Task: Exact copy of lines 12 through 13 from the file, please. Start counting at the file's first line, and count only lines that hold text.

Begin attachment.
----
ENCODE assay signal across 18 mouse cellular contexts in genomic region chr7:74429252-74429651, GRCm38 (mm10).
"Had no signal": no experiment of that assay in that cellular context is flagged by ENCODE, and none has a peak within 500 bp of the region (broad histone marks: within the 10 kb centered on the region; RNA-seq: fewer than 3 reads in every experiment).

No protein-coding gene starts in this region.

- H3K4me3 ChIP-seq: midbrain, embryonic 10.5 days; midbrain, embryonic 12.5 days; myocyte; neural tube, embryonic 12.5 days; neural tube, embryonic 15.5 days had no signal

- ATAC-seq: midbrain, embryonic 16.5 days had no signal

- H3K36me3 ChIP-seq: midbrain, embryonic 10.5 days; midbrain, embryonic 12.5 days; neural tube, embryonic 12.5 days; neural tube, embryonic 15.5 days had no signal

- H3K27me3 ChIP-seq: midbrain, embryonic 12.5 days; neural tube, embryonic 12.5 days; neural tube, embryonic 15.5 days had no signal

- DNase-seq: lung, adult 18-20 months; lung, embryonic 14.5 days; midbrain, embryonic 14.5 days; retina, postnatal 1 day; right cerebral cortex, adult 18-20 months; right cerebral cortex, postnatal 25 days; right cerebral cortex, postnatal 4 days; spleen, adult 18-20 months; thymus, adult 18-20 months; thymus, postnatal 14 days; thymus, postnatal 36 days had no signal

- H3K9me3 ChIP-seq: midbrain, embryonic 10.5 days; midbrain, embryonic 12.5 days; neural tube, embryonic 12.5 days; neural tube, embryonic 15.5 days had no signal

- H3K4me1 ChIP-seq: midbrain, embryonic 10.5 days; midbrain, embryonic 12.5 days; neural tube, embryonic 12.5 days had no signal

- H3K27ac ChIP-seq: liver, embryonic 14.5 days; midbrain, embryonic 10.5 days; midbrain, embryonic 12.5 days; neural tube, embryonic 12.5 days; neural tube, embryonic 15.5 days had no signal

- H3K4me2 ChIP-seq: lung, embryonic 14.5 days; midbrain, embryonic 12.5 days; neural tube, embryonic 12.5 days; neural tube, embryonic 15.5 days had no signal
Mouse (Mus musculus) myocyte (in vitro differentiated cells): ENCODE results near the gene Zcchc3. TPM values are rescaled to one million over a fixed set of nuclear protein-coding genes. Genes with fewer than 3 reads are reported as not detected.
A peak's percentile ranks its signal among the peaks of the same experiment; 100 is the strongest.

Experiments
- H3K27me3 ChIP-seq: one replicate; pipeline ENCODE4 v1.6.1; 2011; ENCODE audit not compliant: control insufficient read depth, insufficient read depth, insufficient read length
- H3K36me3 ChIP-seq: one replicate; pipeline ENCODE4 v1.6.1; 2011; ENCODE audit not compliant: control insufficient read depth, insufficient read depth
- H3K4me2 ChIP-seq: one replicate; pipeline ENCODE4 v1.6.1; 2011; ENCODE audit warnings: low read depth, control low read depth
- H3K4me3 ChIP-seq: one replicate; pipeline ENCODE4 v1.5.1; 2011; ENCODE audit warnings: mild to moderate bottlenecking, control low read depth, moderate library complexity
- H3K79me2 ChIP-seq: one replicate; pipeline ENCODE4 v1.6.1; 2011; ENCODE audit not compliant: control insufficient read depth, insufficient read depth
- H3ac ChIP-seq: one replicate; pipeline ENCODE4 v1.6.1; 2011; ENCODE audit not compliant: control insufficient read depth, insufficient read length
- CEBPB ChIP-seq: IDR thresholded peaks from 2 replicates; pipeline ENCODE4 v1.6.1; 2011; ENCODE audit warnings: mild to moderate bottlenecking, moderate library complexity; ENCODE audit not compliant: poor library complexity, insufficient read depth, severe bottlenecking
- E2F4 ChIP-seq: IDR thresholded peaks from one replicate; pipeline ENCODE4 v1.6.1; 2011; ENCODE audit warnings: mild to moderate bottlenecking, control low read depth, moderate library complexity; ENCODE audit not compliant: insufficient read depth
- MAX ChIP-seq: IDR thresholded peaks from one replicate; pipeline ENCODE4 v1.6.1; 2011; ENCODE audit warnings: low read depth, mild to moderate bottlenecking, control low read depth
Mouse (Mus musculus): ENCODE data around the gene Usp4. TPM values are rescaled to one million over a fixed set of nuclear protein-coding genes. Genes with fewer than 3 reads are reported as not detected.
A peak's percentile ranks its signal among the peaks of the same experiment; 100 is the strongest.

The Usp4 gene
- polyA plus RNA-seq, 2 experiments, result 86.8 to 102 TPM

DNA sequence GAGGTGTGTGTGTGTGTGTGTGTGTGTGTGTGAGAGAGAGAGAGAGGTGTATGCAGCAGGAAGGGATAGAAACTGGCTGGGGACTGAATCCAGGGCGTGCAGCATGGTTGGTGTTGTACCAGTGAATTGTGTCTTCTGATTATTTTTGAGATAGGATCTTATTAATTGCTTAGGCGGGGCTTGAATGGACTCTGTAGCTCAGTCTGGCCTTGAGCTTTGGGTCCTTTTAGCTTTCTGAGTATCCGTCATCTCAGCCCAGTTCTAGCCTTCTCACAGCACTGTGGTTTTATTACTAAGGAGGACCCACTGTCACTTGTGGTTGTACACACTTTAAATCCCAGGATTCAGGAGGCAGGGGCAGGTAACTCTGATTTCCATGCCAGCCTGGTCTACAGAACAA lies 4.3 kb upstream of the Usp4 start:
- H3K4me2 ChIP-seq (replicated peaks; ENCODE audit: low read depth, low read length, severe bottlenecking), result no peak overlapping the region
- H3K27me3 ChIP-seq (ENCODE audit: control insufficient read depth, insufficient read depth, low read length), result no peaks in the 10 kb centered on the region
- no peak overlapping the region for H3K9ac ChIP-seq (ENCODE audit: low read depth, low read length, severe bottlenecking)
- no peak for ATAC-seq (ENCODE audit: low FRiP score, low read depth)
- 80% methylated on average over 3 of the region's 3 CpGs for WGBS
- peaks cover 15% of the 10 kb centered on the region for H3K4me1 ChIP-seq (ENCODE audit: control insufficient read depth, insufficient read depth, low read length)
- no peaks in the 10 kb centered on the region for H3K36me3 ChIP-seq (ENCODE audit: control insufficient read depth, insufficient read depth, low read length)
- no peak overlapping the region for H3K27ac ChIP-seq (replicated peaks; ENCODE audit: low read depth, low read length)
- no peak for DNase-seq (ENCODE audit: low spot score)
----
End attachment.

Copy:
- H3K4me2 ChIP-seq: lung, embryonic 14.5 days; midbrain, embryonic 12.5 days; neural tube, embryonic 12.5 days; neural tube, embryonic 15.5 days had no signal
Mouse (Mus musculus) myocyte (in vitro differentiated cells): ENCODE results near the gene Zcchc3. TPM values are rescaled to one million over a fixed set of nuclear protein-coding genes. Genes with fewer than 3 reads are reported as not detected.